Housesteads Fort is a major tourist stop along Hadrian’s Wall, part of a series of UNESCO World Heritage Sites stretching across northern Europe along the border of the Roman Empire. It gets a lot of traffic. There is a sign out in front of the TIC saying “Welcome!” in a variety of languages – “Salve!” (Latin, of course), “Croeso!” (Welsh), “Fáilte” (Scots Gaelic). At the time, I did not know the latter, leading to a funny exchange with one of the caretakers, a humorous old man who’d greeted me when I first drove up by saying, “Aye, this is Northumberland, where we see all four seasons in a day!” (I heard the same thing everywhere we went, with the locale changed appropriately.) Near the top of the “Welcome” sign was, “Hae ye gannin’!” – he asked me if I knew what it meant. I guessed Scots (a dialect of English distinct from Scots Gaelic which is another language altogether). “No, it’s Northumbrian – proper English!”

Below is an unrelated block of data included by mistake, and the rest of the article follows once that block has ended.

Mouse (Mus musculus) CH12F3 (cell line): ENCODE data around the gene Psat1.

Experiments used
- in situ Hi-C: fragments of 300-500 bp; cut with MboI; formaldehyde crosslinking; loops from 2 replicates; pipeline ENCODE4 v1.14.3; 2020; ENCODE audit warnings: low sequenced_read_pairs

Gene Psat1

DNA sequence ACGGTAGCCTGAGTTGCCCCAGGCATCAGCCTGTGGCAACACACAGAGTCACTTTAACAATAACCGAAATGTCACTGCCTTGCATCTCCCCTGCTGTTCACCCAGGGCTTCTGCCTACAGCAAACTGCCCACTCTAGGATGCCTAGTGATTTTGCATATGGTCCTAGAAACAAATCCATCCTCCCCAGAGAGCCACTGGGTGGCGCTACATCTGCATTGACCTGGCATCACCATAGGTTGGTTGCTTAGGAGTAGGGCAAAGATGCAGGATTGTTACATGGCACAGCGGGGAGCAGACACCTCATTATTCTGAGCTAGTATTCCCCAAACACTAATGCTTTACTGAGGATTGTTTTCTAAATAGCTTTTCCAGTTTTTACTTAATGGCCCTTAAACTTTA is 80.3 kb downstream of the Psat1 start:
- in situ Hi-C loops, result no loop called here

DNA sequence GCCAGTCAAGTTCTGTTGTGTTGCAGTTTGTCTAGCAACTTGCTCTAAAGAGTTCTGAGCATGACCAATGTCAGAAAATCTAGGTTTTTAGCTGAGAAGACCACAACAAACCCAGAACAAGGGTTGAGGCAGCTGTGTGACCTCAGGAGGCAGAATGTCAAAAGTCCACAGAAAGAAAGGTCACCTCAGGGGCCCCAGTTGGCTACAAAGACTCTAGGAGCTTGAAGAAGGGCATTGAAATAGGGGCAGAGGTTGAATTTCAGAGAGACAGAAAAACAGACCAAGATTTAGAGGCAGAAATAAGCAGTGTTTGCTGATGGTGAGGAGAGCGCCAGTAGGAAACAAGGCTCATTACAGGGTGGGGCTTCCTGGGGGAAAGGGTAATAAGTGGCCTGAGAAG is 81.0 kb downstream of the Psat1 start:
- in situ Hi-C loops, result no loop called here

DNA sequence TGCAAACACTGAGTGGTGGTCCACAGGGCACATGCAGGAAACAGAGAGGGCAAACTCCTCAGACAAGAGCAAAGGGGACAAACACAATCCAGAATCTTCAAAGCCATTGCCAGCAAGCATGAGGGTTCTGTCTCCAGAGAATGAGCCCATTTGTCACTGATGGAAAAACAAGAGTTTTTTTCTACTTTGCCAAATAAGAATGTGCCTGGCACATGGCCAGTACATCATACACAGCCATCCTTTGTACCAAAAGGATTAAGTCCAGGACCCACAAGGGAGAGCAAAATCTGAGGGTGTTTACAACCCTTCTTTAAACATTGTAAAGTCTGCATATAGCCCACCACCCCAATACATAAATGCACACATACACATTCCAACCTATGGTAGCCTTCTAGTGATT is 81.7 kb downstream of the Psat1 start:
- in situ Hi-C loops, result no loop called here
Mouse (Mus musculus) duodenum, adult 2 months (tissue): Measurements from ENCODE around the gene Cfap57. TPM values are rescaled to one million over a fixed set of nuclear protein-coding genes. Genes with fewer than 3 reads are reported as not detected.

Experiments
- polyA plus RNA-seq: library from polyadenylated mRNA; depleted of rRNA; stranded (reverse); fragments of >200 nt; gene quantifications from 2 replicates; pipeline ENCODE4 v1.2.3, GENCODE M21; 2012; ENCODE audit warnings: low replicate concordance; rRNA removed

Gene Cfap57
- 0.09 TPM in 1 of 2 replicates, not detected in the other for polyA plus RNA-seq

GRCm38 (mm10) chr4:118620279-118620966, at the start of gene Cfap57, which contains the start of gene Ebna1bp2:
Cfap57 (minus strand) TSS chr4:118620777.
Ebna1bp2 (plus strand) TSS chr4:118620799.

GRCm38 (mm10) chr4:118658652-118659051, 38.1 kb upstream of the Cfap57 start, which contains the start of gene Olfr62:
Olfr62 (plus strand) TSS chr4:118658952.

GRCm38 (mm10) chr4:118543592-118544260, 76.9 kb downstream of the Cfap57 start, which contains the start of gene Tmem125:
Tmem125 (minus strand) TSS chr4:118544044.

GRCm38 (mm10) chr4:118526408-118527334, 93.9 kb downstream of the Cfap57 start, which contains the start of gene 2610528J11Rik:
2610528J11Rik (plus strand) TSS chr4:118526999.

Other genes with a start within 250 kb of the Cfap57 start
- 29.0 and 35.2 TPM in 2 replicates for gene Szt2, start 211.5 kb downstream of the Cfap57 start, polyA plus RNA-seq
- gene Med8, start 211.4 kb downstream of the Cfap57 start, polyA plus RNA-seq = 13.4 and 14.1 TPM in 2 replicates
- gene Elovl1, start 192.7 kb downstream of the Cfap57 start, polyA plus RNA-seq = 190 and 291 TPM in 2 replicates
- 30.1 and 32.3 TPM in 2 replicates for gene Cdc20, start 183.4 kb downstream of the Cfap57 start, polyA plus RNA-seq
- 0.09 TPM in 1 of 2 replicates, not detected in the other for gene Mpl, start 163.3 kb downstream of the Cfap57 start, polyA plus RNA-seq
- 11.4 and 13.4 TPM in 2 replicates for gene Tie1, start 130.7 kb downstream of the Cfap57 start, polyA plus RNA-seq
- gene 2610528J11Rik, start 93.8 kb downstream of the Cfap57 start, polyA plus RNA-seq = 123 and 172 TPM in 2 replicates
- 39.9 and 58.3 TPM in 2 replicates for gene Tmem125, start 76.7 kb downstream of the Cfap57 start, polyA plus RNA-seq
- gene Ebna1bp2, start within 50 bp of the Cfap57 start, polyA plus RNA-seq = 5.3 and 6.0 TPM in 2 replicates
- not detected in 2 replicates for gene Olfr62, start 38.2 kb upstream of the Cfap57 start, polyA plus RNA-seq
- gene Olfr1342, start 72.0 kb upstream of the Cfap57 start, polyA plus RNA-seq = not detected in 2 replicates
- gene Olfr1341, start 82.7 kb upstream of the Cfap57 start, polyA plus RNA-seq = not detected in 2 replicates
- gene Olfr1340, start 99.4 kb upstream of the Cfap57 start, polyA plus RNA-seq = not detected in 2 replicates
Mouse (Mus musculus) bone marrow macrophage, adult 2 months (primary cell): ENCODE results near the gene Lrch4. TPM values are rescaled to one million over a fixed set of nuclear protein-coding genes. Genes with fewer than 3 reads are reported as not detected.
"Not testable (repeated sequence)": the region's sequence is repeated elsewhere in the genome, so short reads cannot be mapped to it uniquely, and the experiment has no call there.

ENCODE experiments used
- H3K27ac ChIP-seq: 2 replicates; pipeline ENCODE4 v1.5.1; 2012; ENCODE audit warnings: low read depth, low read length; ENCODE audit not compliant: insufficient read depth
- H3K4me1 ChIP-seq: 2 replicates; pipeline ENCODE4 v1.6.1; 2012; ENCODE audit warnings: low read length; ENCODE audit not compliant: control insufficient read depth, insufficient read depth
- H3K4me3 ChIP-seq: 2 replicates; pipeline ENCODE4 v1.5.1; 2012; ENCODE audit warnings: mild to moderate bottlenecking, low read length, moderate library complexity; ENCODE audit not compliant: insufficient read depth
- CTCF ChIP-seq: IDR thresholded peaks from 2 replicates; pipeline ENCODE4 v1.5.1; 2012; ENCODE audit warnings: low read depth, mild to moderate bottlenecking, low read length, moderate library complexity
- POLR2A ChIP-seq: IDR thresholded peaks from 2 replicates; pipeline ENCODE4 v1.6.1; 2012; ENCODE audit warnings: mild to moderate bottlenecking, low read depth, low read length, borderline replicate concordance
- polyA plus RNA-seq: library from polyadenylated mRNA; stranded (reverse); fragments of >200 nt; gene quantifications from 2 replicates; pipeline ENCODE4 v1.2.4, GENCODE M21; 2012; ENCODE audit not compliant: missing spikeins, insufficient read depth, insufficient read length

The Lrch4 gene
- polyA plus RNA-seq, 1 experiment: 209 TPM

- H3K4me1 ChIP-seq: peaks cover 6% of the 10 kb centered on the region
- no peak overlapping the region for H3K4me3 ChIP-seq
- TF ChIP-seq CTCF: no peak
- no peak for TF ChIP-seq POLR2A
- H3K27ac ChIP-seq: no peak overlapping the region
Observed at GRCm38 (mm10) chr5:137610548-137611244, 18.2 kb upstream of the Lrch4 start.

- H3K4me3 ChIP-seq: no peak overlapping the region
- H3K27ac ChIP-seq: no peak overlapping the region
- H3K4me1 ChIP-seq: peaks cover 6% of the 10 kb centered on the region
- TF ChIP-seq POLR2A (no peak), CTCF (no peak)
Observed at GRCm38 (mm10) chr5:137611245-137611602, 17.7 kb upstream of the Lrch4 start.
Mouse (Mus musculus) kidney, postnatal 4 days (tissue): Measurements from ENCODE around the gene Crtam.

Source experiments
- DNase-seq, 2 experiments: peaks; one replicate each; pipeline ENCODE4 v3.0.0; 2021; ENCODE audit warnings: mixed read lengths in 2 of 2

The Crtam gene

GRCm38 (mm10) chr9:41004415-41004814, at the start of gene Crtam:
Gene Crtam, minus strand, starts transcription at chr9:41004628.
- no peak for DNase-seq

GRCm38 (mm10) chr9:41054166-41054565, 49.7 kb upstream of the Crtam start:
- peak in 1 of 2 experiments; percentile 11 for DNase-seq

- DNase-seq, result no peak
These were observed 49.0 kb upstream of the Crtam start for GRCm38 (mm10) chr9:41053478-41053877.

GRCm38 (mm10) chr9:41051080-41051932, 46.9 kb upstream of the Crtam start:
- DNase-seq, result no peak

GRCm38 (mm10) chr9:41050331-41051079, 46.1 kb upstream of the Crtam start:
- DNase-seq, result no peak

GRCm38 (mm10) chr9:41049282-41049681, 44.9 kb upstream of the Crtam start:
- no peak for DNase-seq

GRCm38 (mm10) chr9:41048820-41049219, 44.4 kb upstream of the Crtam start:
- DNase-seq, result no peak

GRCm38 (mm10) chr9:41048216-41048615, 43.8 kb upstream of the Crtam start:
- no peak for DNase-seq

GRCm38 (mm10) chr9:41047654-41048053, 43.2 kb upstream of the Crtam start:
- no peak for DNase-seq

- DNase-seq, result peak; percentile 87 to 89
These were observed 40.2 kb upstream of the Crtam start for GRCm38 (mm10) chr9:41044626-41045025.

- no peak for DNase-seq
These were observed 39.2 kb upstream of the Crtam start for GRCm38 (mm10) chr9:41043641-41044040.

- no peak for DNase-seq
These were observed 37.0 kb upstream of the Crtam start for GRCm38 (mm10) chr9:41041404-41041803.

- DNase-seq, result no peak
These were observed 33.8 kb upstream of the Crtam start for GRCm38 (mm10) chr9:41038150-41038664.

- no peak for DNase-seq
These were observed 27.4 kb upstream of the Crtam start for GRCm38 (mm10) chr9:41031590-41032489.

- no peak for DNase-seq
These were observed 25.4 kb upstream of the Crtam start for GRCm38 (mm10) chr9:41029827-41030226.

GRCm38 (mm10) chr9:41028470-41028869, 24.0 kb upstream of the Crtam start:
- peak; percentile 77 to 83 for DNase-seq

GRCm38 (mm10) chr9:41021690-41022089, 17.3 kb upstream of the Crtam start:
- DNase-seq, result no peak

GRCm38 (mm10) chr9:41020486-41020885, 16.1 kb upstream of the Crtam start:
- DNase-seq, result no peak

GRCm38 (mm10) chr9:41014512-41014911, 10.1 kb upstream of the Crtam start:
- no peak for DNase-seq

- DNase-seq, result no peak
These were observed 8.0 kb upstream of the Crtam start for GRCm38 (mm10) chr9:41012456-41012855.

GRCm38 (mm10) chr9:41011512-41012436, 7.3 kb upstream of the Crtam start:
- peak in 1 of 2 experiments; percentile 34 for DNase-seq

We missed our schedule getting back on the road by only a few minutes – 12:20 rather than straight up noon. We purchased a sandwich, “crisps,” and a shortbread candy treat to eat on the road. Our route took us back mainly along the A69 to the A1 then we headed north, passing within sight of the North Sea coast a couple of times – and arrived at the Holy Island of Lindisfarne about 2:15 – well before the 4:25 pm tidal closure of the causeway. Lindisfarne is “Holy Island” only about half the time. The rest of the time it is “Holy Peninsula.” (We got there despite the one time I scared Anne almost to death with my driving. I adapted pretty well, as I said, despite my fears, but there were times when I would get confused. Like when a car would come around a curve in the road and instinct would say it was in my lane. Like [this time] I was about to pull into a petrol station but a car was pulling out – and I froze up unable to decide on the fly which side of that car I was supposed to go. I stopped dead in the middle of the road – Anne cried out, “Oh my God!” and basically assumed crash position – and cars were flying by on both sides of us. It worked out okay, though.) There were still plenty of day “tourists” on Holy Island, but they were generally headed toward their cars and making their way back across the causeway.